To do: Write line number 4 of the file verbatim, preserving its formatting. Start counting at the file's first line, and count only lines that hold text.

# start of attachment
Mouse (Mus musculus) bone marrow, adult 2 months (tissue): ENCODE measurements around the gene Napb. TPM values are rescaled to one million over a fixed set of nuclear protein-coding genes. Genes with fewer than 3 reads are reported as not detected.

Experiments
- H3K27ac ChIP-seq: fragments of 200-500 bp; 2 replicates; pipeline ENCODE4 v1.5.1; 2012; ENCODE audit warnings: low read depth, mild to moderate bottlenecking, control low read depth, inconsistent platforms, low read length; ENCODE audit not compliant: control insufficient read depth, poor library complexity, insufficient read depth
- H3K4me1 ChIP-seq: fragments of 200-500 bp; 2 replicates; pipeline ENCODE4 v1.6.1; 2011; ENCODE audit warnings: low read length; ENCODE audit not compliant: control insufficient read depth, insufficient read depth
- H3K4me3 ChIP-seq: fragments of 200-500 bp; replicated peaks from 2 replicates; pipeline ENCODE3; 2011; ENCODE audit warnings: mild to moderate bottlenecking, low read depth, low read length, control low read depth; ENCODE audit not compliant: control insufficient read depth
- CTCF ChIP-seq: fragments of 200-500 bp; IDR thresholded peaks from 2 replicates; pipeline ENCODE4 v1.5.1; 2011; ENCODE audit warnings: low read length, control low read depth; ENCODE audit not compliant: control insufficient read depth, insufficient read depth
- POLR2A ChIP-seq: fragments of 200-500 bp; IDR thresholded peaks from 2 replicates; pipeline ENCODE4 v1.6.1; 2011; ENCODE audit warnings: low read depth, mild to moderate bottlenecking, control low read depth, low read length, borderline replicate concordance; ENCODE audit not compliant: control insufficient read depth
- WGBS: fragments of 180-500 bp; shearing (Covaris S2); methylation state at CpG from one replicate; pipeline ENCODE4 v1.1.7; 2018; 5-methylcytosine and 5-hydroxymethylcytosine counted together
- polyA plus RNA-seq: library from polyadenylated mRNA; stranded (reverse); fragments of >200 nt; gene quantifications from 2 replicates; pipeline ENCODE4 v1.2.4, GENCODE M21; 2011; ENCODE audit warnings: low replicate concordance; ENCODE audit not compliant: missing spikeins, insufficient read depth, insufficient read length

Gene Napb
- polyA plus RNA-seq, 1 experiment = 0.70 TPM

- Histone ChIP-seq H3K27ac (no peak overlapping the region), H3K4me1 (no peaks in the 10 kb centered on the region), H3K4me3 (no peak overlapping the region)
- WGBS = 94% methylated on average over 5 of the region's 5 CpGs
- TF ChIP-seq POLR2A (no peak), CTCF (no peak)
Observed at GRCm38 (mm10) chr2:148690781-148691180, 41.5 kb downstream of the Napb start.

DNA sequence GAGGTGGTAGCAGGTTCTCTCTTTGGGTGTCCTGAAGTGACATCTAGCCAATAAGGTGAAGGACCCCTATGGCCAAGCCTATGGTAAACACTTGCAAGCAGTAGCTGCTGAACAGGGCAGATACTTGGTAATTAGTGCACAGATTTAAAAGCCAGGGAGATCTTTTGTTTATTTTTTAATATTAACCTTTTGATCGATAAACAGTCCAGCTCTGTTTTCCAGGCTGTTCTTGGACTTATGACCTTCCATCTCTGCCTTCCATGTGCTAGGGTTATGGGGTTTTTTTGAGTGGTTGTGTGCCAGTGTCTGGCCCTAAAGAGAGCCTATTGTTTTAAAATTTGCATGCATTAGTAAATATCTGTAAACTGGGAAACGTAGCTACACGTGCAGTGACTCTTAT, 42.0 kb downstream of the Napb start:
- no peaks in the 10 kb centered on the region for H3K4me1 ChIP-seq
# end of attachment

- H3K4me1 ChIP-seq: fragments of 200-500 bp; 2 replicates; pipeline ENCODE4 v1.6.1; 2011; ENCODE audit warnings: low read length; ENCODE audit not compliant: control insufficient read depth, insufficient read depth